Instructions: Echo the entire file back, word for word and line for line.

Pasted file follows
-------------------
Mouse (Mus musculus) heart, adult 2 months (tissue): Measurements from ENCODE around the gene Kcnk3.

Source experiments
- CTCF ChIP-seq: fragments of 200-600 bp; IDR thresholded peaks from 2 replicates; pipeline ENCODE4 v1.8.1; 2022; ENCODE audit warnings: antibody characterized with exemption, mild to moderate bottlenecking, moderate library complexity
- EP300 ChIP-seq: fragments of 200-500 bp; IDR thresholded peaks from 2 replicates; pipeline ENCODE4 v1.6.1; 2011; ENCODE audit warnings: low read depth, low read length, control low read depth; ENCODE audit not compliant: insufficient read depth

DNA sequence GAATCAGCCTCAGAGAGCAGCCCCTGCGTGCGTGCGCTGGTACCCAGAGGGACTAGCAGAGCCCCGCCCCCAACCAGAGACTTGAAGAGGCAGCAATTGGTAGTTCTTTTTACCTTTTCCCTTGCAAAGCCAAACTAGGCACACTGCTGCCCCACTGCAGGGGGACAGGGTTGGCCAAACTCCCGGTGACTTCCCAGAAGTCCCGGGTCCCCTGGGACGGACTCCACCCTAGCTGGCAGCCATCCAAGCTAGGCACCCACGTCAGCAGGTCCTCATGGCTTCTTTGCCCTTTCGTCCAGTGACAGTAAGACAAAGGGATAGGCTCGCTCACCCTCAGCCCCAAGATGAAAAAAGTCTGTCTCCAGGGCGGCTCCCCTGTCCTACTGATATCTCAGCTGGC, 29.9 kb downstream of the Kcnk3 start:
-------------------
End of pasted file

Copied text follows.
Mouse (Mus musculus) heart, adult 2 months (tissue): Measurements from ENCODE around the gene Kcnk3.

Source experiments
- CTCF ChIP-seq: fragments of 200-600 bp; IDR thresholded peaks from 2 replicates; pipeline ENCODE4 v1.8.1; 2022; ENCODE audit warnings: antibody characterized with exemption, mild to moderate bottlenecking, moderate library complexity
- EP300 ChIP-seq: fragments of 200-500 bp; IDR thresholded peaks from 2 replicates; pipeline ENCODE4 v1.6.1; 2011; ENCODE audit warnings: low read depth, low read length, control low read depth; ENCODE audit not compliant: insufficient read depth

DNA sequence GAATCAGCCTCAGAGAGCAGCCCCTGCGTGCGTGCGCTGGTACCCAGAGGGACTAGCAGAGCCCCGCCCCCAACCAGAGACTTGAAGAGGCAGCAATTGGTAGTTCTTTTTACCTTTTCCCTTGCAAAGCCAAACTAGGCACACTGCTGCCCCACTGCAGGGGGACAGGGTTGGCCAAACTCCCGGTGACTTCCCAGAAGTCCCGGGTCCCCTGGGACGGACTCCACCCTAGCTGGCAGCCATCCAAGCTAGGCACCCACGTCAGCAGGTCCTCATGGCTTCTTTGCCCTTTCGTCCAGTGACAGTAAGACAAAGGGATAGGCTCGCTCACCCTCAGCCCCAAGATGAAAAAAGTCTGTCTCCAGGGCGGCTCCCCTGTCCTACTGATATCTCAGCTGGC, 29.9 kb downstream of the Kcnk3 start: